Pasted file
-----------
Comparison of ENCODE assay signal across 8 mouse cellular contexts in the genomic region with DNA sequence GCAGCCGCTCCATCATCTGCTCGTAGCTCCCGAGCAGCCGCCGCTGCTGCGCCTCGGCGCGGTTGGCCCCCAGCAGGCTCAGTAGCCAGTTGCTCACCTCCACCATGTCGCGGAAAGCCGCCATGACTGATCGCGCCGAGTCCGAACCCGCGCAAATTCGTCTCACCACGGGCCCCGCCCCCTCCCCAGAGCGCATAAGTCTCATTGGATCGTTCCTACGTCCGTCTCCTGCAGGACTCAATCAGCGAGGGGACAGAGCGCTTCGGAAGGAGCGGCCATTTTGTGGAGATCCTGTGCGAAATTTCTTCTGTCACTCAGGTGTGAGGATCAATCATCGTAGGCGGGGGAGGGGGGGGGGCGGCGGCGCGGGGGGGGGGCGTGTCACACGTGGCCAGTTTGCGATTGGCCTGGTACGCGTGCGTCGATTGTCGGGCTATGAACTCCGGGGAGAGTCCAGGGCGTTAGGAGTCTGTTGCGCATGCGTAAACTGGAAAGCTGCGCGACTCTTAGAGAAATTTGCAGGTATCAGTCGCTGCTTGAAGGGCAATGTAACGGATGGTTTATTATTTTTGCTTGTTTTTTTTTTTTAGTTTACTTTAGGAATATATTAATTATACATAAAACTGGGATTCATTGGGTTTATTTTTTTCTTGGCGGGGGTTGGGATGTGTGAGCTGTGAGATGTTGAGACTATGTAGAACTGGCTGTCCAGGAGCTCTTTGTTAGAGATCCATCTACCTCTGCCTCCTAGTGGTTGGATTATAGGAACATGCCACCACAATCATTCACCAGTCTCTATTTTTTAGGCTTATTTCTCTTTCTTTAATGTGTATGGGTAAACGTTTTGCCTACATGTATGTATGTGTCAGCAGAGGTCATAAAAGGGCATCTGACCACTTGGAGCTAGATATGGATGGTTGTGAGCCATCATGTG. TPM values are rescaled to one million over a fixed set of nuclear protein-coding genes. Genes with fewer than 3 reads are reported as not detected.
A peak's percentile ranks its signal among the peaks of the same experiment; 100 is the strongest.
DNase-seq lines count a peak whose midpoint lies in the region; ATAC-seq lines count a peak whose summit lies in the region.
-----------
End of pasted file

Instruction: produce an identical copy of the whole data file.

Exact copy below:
Comparison of ENCODE assay signal across 8 mouse cellular contexts in the genomic region with DNA sequence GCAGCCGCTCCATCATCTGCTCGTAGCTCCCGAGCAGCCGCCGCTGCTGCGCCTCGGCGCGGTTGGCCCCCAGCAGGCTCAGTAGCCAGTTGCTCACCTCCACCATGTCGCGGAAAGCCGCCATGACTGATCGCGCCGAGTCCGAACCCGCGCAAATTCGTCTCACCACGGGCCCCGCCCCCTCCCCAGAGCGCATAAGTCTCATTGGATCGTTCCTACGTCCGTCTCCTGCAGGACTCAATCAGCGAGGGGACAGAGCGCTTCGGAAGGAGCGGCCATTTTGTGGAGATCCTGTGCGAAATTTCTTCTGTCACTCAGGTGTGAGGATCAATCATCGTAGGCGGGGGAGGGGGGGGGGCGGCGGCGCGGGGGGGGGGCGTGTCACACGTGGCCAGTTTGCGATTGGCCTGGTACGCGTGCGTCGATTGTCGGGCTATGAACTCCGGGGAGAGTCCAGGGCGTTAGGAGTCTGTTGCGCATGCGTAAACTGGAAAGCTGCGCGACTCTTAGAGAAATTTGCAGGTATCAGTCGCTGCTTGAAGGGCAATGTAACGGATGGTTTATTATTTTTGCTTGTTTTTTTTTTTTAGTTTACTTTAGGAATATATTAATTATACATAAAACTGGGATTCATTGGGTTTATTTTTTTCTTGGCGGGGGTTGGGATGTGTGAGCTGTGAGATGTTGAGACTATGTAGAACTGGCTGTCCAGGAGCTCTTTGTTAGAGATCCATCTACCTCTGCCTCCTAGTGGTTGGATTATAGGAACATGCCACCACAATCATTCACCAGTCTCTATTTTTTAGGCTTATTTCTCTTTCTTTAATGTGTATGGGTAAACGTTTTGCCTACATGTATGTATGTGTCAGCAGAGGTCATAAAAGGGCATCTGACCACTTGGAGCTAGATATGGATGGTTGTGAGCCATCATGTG. TPM values are rescaled to one million over a fixed set of nuclear protein-coding genes. Genes with fewer than 3 reads are reported as not detected.
A peak's percentile ranks its signal among the peaks of the same experiment; 100 is the strongest.
DNase-seq lines count a peak whose midpoint lies in the region; ATAC-seq lines count a peak whose summit lies in the region.